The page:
To become a successful entrepreneur requires more than just an innovative idea or well thought out business plan, it requires building up trust, partnerships and loyalty with customers, suppliers and employees. According to Bradley Caine, founder and chief executive of EuroChef Asia, a supplier of kitchen utensils and equipment, good business relationships thrive when the parties are stronger for having linked arms and worked as a team.
'One of the first things I learnt when I established my own business is that you cannot be an expert in all areas. You need to build up strong working relationships with employees and clients,' said Mr Caine, who is also the founder of the Pan Handler, a kitchenware and accessory retail outlet.
'I believe the basics of good business include treating people fairly, respecting people and doing what you say you will do. Also, it is important to keep the lines of communication open so that if a problem does arise, you can quickly implement solutions,' he said.
When he launched his business, he visited chefs, purchasing managers and restaurant owners and worked 18-hour days.
'With more than 100,000 items in stock, my aim was to show potential clients they could acquire whatever they needed in Hong Kong without having to wait months for products to be delivered from Europe.'
From a fledgling start-up, EuroChef Asia has grown to become the leading supplier of kitchen and food and beverage equipment to five-star hotels and top restaurants throughout Asia and beyond, including supplying the Ritz-Carlton and Four Seasons hotels in the United States and Europe.
A long-time Hong Kong resident, he formed EuroChef Asia after identifying a niche in the market while working for an enterprise that specialises in designing kitchens for the hospitality industry. From the outset, the company was keen to offer clients a wide product choice, so it formed a strategic alliance with Matfer-Bourgeat Group, a French company that manufactures and markets more than 20,000 items of kitchen and bakery equipment and utensils.
'When I launched EuroChef Asia 16 years ago, most kitchen design companies viewed supplying utensils as an annoying add-on service. The kitchen equipment business may not invoke the glamorous 'David Beckham' image of the hospitality industry, but utensils and small kitchen items account for about 10 per cent of the set-up cost of any hotel or restaurant kitchen. There is also resupplying,' Mr Caine said.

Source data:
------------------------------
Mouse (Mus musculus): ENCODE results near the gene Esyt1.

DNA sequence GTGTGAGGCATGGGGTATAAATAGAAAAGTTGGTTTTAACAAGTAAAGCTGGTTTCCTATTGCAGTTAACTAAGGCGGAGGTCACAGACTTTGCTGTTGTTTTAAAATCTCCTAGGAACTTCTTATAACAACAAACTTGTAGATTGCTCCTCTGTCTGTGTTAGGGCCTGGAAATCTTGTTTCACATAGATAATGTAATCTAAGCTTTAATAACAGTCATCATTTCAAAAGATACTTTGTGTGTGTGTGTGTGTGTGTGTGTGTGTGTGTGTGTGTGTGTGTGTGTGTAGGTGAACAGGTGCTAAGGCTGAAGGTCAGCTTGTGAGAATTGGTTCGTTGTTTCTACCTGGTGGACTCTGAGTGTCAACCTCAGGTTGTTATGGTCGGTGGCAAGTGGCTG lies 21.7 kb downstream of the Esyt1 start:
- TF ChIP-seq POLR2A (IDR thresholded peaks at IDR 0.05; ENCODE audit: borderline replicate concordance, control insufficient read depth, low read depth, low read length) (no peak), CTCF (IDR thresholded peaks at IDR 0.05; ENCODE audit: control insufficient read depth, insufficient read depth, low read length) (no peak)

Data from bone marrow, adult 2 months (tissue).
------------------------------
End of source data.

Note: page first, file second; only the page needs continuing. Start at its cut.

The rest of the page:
His set-up cost was about HK$4million. Mr Caine used HK$2million of his own and family money to secure a 51 per cent controlling stake. The Matfer-Bourgeat Group also invested HK$2million in the company. However, like many small businesses often discover during the early days, cash flow became a problem.
'We had so many orders coming in that we were working flat out to meet deadlines, but the money was going out quicker than payments were being received,' said Mr Caine.
The disparity was a result of the time difference between paying for products as they were ordered, and the time it took for them to be freighted, repackaged and distributed to customers. Further compounding the problem, most customers demanded 60-day payment terms. Mr Caine overcame the problem by extending his payment terms with his main supplier.
EuroChef Asia now has offices in Malaysia and Beijing, staffed by multilingual employees. Mr Caine said his success was directly linked to his staff, the majority of whom had been with the company for more than 10 years.
He employs 26 staff, and that number looks set to grow. 'We are in the process of launching a chef's one-stop supermarket,' said Mr Caine. Plans are also under way to launch an online buying service that will require additional staff. In addition to the business highs, Mr Caine also knows what it feels like to face a crisis. During the Asian financial turmoil many customers delayed or defaulted on payments. Adding a double-whammy to the situation, the devaluation of the Malaysian dollar and Thai baht also affected the exchange rate for goods already supplied.
The twin effects of a massive decline in business and payment defaults left the company in a precarious situation. Still, Mr Caine steadfastly refused to lay off any staff. 'The people who work with me are more than employees, they are friends. Through prudent housekeeping we just about managed our finances. I felt that it was vitally important that we kept the team together in readiness for an economic turnaround. As an entrepreneur I tend to look for the positive,' he said.
That loyalty was a two-way street. During a prolonged absence from work due to illness, his colleagues not only maintained the business, they also managed to grow it. As a result, Jamie Lok, long-time office manager was promoted to managing director.
Mr Caine offered a final piece of advice to would-be entrepreneurs. Any failure should be viewed as the next step before achieving success. 'Metaphorically speaking, if you find the door closed, climb through the window and if the window is barred, look for a cat-flap,' he said.